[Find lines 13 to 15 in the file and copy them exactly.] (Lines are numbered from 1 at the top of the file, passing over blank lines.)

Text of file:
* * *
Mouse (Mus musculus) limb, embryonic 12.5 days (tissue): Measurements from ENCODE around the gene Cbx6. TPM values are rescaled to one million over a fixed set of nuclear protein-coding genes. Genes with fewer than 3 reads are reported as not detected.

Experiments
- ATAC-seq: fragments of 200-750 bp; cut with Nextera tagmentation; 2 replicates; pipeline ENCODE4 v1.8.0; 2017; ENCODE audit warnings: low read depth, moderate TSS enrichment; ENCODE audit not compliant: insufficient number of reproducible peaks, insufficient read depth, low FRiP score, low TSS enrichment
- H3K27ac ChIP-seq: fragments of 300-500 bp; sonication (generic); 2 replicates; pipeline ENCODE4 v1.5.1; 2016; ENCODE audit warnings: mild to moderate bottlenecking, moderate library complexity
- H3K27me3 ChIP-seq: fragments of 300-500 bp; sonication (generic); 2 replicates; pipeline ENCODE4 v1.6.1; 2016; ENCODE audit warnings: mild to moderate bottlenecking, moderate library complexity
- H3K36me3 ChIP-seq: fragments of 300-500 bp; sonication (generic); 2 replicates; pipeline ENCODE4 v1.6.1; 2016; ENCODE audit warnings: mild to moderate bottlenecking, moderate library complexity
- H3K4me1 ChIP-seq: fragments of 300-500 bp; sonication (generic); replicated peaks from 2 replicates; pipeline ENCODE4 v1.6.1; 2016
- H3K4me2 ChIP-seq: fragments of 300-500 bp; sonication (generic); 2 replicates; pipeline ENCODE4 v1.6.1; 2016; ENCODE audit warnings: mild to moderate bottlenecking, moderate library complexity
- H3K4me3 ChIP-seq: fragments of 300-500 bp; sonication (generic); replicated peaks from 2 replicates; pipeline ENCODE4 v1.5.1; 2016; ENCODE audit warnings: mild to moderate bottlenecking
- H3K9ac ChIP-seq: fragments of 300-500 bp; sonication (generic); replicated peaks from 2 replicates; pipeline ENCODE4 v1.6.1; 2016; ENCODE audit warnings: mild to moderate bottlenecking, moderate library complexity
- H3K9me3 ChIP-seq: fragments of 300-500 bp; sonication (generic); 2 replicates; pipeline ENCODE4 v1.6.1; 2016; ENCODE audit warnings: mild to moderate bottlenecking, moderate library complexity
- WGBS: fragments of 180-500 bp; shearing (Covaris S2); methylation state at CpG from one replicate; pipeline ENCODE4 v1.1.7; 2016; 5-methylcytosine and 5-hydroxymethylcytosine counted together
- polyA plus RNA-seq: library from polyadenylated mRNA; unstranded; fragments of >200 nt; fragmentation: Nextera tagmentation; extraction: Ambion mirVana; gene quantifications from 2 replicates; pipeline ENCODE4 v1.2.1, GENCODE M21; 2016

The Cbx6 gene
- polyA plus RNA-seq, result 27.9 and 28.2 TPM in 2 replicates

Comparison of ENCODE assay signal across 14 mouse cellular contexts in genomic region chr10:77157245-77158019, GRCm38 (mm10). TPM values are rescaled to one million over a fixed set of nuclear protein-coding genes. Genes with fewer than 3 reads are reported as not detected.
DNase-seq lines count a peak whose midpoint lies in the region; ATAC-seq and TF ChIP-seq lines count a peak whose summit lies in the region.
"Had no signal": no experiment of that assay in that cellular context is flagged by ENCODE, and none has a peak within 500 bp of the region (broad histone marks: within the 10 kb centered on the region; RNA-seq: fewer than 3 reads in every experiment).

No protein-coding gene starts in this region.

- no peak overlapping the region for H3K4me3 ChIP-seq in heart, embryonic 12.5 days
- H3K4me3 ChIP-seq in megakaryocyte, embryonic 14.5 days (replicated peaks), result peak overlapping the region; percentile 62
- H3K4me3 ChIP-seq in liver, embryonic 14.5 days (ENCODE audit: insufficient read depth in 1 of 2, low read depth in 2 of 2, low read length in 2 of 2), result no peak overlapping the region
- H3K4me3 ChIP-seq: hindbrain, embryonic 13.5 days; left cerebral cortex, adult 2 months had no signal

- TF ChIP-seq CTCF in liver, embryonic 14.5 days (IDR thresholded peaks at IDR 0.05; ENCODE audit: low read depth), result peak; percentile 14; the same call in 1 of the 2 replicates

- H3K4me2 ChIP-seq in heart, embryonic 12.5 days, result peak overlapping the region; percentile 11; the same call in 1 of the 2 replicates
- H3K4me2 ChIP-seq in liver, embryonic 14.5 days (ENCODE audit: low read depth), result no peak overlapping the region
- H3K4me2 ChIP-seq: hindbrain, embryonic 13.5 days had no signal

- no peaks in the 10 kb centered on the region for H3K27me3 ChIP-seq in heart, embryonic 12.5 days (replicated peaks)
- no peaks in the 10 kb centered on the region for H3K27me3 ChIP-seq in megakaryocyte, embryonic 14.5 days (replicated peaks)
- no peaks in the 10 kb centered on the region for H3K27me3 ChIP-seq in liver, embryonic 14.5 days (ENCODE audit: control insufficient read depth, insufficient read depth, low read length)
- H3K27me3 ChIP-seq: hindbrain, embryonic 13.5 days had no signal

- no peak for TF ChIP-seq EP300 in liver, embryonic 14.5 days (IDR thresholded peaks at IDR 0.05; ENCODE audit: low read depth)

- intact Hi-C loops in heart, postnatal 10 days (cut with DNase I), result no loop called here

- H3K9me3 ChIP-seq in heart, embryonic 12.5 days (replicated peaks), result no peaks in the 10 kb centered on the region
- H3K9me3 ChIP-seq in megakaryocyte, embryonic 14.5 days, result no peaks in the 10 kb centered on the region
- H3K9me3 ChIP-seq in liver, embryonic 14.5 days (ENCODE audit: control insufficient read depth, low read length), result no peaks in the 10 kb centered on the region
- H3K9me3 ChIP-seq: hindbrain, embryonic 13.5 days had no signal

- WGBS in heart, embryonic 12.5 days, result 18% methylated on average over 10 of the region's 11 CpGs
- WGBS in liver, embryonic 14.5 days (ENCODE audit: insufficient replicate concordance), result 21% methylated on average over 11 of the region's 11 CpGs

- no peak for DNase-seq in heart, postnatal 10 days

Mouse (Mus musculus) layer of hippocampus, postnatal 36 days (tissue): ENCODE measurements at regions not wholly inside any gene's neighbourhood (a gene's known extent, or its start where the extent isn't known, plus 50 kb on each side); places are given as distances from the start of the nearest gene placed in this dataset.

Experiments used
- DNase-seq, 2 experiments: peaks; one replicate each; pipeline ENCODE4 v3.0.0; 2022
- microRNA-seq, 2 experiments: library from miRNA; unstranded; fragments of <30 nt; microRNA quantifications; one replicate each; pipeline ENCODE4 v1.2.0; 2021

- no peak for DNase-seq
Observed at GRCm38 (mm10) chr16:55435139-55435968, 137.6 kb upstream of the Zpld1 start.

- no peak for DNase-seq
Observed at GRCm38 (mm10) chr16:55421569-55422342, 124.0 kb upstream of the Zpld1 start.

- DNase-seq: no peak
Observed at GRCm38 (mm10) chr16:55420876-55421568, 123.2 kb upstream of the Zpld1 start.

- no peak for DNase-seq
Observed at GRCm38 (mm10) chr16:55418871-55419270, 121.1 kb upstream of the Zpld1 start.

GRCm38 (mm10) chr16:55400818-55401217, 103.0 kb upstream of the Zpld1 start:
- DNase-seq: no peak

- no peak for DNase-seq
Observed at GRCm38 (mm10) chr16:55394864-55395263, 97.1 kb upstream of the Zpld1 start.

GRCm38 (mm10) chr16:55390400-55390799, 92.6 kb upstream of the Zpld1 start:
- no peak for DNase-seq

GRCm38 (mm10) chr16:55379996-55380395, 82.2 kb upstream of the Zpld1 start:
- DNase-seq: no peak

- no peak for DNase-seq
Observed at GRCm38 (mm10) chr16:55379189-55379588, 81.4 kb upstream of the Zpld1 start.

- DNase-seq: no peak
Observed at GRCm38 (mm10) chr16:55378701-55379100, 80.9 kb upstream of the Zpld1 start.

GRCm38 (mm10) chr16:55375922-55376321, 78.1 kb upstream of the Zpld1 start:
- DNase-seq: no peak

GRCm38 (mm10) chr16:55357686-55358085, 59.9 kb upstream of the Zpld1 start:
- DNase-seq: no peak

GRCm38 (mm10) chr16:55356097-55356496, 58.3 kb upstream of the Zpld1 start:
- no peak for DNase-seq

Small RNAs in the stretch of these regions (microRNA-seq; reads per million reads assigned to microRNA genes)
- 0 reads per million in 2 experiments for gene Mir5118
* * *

- polyA plus RNA-seq: library from polyadenylated mRNA; unstranded; fragments of >200 nt; fragmentation: Nextera tagmentation; extraction: Ambion mirVana; gene quantifications from 2 replicates; pipeline ENCODE4 v1.2.1, GENCODE M21; 2016

The Cbx6 gene
- polyA plus RNA-seq, result 27.9 and 28.2 TPM in 2 replicates